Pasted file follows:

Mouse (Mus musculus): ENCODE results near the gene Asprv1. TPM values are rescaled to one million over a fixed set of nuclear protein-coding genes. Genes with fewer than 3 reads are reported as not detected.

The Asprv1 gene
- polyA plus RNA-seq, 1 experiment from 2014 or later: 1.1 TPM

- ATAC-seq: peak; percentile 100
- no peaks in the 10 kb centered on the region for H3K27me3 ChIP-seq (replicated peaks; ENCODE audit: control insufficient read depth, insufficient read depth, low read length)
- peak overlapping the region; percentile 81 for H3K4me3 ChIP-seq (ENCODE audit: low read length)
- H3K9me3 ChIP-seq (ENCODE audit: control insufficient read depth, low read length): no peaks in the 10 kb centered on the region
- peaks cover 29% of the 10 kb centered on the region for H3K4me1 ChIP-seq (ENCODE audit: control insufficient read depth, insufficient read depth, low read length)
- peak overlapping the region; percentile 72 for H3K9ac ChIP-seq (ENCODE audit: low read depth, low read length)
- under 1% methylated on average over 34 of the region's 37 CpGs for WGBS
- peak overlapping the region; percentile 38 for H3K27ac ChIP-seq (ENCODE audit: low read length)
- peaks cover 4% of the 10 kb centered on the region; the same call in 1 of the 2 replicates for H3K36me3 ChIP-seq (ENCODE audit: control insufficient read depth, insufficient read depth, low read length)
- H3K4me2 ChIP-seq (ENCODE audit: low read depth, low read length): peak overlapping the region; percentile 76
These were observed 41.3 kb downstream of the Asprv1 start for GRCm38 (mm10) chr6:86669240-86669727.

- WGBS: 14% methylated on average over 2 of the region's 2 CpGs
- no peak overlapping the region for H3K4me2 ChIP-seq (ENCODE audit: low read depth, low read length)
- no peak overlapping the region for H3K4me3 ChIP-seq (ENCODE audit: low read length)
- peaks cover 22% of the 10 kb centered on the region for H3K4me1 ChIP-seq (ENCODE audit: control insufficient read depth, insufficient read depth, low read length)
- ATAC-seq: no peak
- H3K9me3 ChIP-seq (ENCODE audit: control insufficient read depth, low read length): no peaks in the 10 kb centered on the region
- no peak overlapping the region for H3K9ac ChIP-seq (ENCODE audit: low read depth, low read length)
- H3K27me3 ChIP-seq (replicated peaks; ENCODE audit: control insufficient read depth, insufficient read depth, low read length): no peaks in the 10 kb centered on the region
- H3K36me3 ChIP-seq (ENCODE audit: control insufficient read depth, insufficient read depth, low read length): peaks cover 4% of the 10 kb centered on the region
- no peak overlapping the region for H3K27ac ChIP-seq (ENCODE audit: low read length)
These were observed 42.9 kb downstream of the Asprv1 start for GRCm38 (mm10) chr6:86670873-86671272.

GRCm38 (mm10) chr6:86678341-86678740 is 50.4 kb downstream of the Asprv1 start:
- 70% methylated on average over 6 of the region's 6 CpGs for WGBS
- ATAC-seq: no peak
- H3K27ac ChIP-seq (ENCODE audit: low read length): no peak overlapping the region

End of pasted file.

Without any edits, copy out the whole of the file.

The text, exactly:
Mouse (Mus musculus): ENCODE results near the gene Asprv1. TPM values are rescaled to one million over a fixed set of nuclear protein-coding genes. Genes with fewer than 3 reads are reported as not detected.

The Asprv1 gene
- polyA plus RNA-seq, 1 experiment from 2014 or later: 1.1 TPM

- ATAC-seq: peak; percentile 100
- no peaks in the 10 kb centered on the region for H3K27me3 ChIP-seq (replicated peaks; ENCODE audit: control insufficient read depth, insufficient read depth, low read length)
- peak overlapping the region; percentile 81 for H3K4me3 ChIP-seq (ENCODE audit: low read length)
- H3K9me3 ChIP-seq (ENCODE audit: control insufficient read depth, low read length): no peaks in the 10 kb centered on the region
- peaks cover 29% of the 10 kb centered on the region for H3K4me1 ChIP-seq (ENCODE audit: control insufficient read depth, insufficient read depth, low read length)
- peak overlapping the region; percentile 72 for H3K9ac ChIP-seq (ENCODE audit: low read depth, low read length)
- under 1% methylated on average over 34 of the region's 37 CpGs for WGBS
- peak overlapping the region; percentile 38 for H3K27ac ChIP-seq (ENCODE audit: low read length)
- peaks cover 4% of the 10 kb centered on the region; the same call in 1 of the 2 replicates for H3K36me3 ChIP-seq (ENCODE audit: control insufficient read depth, insufficient read depth, low read length)
- H3K4me2 ChIP-seq (ENCODE audit: low read depth, low read length): peak overlapping the region; percentile 76
These were observed 41.3 kb downstream of the Asprv1 start for GRCm38 (mm10) chr6:86669240-86669727.

- WGBS: 14% methylated on average over 2 of the region's 2 CpGs
- no peak overlapping the region for H3K4me2 ChIP-seq (ENCODE audit: low read depth, low read length)
- no peak overlapping the region for H3K4me3 ChIP-seq (ENCODE audit: low read length)
- peaks cover 22% of the 10 kb centered on the region for H3K4me1 ChIP-seq (ENCODE audit: control insufficient read depth, insufficient read depth, low read length)
- ATAC-seq: no peak
- H3K9me3 ChIP-seq (ENCODE audit: control insufficient read depth, low read length): no peaks in the 10 kb centered on the region
- no peak overlapping the region for H3K9ac ChIP-seq (ENCODE audit: low read depth, low read length)
- H3K27me3 ChIP-seq (replicated peaks; ENCODE audit: control insufficient read depth, insufficient read depth, low read length): no peaks in the 10 kb centered on the region
- H3K36me3 ChIP-seq (ENCODE audit: control insufficient read depth, insufficient read depth, low read length): peaks cover 4% of the 10 kb centered on the region
- no peak overlapping the region for H3K27ac ChIP-seq (ENCODE audit: low read length)
These were observed 42.9 kb downstream of the Asprv1 start for GRCm38 (mm10) chr6:86670873-86671272.

GRCm38 (mm10) chr6:86678341-86678740 is 50.4 kb downstream of the Asprv1 start:
- 70% methylated on average over 6 of the region's 6 CpGs for WGBS
- ATAC-seq: no peak
- H3K27ac ChIP-seq (ENCODE audit: low read length): no peak overlapping the region